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I recently bought a new laptop: Asus N55SL.

I've tried to run Ubuntu 10.04 LTS on it. I was extremely happy with it on my previous HP Pavillion 6195.

I have 5 partitions:

  1. ntfs win7 recovery partition
  2. ntfs win7 home premium OS partition
  3. ntfs data partition
  4. ext4 /
  5. ext4 /home
  6. swap (16 gigs)

Now: Ubuntu 10.04 LTS installs perfectly. But doesn't recognize most of the brand new peripherals: graphics card, wlan card, eth card.

I've been waiting patiently for the release of Ubuntu 12.04 LTS... If i boot from a live distro it works like a charm. Even the webcam gets recognized properly! but I don't manage to get installed on the disk properly!

Attempt tried:

  1. manually install the network card driver on 10.04 and do a distro upgrade -- failed
  2. install the live with the network connection enabled -- failed
  3. as .2 but without network
  4. install on a single ext4 partition without a separate /home -- failed

the installation freezes after writing about 2.1 GB on disk. The CPU start getting hot (fan speed raves high like crazy). If I force a shutdown with the power button I don't get grub loaded during boot.

Luckily if reinstall Ubuntu 10.04 back everything gets properly restored.

Thanks for helping.

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when you say 10.04 doesn't recognise the graphics card, what do you mean? does the screen not show up, does it drop you into a command line or something? –  jackweirdy May 13 '12 at 20:22
    
the screen resolution is 1920x1080. But I only get something like 1600x1200. If I boot 12.04 live I get the right screen resolution. I assume 10.04 doesn't come packed with the driver for the Intel HD Graphics card. I have a secondo card: but I know that at the time I bought the laptop the drivers for the NVidia GT 635M where not yet available. But the problem is not with Ubuntu 10.04, it did its great time for me. I would like to move over to 12.04. –  Andrea Borga May 13 '12 at 20:26
    
ok, since none yet posted help, I'll try if some further questions will help somebody to help me solving my problem: (i) is there a toll to debug the installation? (ii) is there an installation CD different from the Live distribution? –  Andrea Borga May 31 '12 at 9:46
1  
I'd try the alternate installer; it doesn't run with fancy graphics and its designed to run on lower memory/low compatability machines. download from cdimage.ubuntu.com/releases/12.04/release –  jackweirdy May 31 '12 at 15:07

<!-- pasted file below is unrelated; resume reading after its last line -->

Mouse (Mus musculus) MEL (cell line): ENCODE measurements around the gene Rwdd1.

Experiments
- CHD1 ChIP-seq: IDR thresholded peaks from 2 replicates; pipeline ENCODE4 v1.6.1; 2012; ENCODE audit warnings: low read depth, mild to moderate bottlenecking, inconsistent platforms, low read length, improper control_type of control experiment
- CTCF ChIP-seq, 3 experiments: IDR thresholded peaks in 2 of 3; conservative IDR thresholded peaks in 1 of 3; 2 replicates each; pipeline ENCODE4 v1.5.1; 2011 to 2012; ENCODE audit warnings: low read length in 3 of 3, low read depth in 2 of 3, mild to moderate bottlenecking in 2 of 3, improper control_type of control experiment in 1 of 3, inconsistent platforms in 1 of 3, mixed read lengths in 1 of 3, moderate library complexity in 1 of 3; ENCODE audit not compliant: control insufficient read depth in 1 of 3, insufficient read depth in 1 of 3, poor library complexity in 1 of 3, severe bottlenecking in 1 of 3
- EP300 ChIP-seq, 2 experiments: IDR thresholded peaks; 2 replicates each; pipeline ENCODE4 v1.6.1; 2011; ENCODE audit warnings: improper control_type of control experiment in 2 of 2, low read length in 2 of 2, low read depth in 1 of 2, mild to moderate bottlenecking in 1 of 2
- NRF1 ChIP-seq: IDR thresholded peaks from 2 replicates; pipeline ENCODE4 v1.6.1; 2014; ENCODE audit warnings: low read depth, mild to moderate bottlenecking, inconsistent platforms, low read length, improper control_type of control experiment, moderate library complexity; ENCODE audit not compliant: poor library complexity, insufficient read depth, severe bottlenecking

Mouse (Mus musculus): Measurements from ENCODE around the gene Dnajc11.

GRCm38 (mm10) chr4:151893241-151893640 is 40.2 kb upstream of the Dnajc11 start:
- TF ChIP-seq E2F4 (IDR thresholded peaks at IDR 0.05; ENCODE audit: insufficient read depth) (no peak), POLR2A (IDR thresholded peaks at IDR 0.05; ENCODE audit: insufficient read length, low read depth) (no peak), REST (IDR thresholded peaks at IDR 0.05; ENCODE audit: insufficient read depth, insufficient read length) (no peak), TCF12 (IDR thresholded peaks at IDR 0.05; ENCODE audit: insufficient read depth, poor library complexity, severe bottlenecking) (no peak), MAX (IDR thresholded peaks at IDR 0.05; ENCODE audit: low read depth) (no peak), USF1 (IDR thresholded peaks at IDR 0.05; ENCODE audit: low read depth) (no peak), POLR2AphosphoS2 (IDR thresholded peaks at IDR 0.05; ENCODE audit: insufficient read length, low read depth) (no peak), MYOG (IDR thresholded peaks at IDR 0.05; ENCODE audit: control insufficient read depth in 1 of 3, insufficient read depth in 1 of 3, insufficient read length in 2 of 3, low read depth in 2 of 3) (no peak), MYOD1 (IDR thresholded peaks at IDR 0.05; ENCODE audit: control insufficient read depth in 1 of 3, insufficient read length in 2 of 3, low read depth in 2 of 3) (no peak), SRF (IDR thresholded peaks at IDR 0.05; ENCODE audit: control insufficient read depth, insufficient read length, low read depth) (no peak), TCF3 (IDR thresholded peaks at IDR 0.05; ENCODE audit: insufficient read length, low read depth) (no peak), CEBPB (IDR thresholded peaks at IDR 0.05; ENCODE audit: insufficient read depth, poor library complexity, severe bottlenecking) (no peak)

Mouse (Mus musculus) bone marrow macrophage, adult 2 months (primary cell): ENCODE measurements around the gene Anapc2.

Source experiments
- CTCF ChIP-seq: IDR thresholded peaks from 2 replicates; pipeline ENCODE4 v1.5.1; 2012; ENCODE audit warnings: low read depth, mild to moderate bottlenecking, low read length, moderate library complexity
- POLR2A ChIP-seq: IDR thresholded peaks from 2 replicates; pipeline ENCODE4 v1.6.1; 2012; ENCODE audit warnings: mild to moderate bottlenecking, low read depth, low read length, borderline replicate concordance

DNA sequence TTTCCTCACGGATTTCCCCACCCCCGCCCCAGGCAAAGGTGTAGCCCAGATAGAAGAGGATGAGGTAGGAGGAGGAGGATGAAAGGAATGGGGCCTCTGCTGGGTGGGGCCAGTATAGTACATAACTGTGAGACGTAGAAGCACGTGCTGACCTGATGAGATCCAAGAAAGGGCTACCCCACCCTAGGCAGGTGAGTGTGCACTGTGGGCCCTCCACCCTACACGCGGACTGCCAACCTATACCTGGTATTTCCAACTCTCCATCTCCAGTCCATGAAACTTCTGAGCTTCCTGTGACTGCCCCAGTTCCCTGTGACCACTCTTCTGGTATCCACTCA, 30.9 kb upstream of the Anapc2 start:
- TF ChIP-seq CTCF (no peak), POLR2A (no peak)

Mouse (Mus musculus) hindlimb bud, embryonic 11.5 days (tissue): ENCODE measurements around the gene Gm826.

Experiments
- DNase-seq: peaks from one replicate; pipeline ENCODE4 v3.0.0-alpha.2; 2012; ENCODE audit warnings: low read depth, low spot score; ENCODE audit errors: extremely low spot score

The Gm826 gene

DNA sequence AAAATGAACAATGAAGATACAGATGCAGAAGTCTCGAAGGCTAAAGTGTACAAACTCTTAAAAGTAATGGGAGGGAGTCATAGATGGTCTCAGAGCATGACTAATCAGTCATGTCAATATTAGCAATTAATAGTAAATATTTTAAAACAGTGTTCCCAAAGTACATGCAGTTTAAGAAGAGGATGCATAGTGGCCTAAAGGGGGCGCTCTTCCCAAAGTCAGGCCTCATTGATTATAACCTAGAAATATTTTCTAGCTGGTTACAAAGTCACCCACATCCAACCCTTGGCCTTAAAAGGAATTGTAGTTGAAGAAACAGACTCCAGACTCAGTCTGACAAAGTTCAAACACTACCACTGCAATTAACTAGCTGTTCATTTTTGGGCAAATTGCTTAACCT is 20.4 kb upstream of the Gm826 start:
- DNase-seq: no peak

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1 Answer 1

up vote 1 down vote accepted

After a (rainy) Sunday afternoon of hacking I managed to find my own solution to the problem. Here is the method and the problem I pinned:

  • I discovered that if you click on the arrow next to the status information on top of the progress bar in the lower part of the installation screen you get a small terminal with a verbose description of the current installer operation
  • I partitioned the disk space reserved to Ubuntu in two Ext4 partitions: 50Gb for / and 40 GB for /home
  • Started the installation from the live USB with the network interface (WLAN) enabled without updates and third party packages installation
  • The installer downloaded a few packages (language packs I noticed) from the servers
  • copied correctly the files, started installing the system on disk, moved to configuring hardware
  • then moved back to "installing system" and started to erase loads of packges from the disk! Seems like it tries to wipe out everything it copied earlier! It start prompting errors while trying to erase the dpkg package (for obvious reasons)
  • First fatal error says: RSYSLOG-2177: IMUXSOCK begins to drop messages from PID 17950 due to rate limiting
  • followed by: UBIQUITY: select at least one PAM profile from the list
  • game over

To solve the problem I installed back 10.04 LTS, manually installed the atheros network card driver, connected the new laptop to the old laptop, shared its internet connection and fired a distribution upgrade with "update-manager -d". It took almost 1h30min but now my Ubuntu 12.04 LTS works like a charm! All peripherals are recognized and behave as they should (so far).

I hope this will help others.

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